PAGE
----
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  19. added 2018-04-27
    Ancillary Care Obligations in Light of an African Bioethic: From Entrustment to Communion.Thaddeus Metz - 2018 - In Augustine Frimpong-Mansoh & Caesar Atuire (eds.), Bioethics in Africa: Theories and Praxis. Vernon Press. pp. 59-78.
    Reprint of an article that appeared in Theoretical Medicine and Bioethics (2017).
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  20. added 2018-04-04
    Gibt Es Ein Recht Auf Medizinische Forschung?Bert Heinrichs - 2005 - Allgemeine Zeitschrift für Philosophie 30 (1):27-46.
    As a negative protective right, freedom of science is – within the limits marked by other fundamental liberty rights – widely accepted. This also applies, pars pro toto, to the field of medical research. It is far less clear, however, whether a positive claim to medical research can be justified as well. Research of this kind could be articu- lated by potential beneficiaries of its applications as a welfare right. If one bases pub- lic obligations on the concept of fostering (...)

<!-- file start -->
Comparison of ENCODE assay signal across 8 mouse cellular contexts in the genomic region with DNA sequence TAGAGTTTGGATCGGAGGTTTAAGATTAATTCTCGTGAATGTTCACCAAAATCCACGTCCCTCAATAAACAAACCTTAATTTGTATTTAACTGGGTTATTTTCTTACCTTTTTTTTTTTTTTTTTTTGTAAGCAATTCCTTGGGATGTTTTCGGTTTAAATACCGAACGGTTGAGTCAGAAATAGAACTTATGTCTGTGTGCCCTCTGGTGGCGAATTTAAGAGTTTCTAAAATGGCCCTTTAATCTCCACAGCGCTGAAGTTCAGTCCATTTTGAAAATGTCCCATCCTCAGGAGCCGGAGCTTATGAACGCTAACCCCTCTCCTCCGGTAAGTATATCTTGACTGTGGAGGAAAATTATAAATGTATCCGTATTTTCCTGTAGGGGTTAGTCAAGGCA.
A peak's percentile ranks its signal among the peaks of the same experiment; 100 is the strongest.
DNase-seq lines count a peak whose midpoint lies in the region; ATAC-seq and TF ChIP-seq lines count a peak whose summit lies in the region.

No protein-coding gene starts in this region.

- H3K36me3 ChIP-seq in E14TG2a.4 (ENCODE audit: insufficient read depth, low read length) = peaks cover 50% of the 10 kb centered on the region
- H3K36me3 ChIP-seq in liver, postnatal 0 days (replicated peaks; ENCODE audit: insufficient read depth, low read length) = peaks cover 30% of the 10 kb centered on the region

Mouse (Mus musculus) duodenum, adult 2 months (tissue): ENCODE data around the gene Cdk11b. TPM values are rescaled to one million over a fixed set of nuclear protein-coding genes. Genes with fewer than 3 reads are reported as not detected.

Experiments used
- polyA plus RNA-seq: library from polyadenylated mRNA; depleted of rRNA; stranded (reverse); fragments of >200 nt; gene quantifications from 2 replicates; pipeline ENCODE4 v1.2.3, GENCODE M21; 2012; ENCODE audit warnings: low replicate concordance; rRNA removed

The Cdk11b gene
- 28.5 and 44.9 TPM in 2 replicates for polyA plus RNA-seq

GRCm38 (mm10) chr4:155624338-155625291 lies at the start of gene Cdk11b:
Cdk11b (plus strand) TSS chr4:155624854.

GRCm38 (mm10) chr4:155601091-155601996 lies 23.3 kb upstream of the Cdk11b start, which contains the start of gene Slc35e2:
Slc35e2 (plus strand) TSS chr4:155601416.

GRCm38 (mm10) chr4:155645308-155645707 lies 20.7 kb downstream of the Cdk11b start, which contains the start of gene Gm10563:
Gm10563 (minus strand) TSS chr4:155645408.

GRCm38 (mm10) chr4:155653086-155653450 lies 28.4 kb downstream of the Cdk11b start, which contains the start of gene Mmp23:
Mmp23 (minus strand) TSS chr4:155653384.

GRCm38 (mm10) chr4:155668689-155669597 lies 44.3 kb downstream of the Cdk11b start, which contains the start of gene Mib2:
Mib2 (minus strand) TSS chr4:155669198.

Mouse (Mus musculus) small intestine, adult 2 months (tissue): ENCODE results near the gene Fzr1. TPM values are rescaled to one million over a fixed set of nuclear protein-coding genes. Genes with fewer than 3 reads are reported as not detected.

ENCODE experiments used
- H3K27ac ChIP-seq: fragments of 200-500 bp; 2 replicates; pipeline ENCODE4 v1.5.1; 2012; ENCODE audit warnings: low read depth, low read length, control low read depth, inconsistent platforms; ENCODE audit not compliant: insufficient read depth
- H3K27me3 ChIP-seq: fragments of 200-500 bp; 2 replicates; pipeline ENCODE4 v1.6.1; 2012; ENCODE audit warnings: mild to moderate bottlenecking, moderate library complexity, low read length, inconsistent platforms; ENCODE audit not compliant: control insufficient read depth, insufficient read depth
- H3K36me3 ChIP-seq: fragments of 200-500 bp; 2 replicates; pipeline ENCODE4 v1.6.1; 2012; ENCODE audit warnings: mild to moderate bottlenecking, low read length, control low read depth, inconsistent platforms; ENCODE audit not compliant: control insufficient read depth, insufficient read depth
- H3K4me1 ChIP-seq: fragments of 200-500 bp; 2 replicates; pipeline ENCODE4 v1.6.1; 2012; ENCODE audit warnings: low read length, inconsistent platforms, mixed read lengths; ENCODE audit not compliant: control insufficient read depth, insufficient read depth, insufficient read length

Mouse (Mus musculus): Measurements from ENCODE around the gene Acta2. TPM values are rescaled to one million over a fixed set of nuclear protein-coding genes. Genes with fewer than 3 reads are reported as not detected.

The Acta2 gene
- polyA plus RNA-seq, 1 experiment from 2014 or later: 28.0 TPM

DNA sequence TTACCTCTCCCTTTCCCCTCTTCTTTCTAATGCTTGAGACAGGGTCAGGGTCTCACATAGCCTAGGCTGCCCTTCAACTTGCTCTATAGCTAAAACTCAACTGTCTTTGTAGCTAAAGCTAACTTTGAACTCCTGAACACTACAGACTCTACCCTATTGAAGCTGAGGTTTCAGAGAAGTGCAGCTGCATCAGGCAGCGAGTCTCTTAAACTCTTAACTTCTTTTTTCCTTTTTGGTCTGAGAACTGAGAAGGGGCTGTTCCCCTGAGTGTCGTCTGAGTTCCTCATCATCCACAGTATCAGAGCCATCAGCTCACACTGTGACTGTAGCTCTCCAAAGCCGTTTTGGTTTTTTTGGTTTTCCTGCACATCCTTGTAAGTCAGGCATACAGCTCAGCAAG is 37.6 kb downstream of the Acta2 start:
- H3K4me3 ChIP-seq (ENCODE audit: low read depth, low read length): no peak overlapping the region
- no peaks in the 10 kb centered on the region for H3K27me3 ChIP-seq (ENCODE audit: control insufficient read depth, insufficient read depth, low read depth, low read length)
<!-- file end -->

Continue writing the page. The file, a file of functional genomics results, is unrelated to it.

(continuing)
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  21. added 2018-03-29
    Letter to the Editor: Dealing with Socially Constructed Concepts in an Ontology.David Koepsell & Barry Smith - 2009 - Journal of Empirical Research on Human Research Ethics 4 (2):75-76.
  22. added 2018-03-23
    Synthetic Biology and the Ethics of Knowledge.T. Douglas & J. Savulescu - 2010 - Journal of Medical Ethics 36 (11):687-693.
    Synthetic biologists aim to generate biological organisms according to rational design principles. Their work may have many beneficial applications, but it also raises potentially serious ethical concerns. In this article, we consider what attention the discipline demands from bioethicists. We argue that the most important issue for ethicists to examine is the risk that knowledge from synthetic biology will be misused, for example, in biological terrorism or warfare. To adequately address this concern, bioethics will need to broaden its scope, contemplating (...)
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  23. added 2018-02-27
    The Duty to Rescue and Randomized Controlled Trials Involving Serious Diseases.Joseph Millum & David Wendler - 2018 - Journal of Moral Philosophy 15 (3):298-323.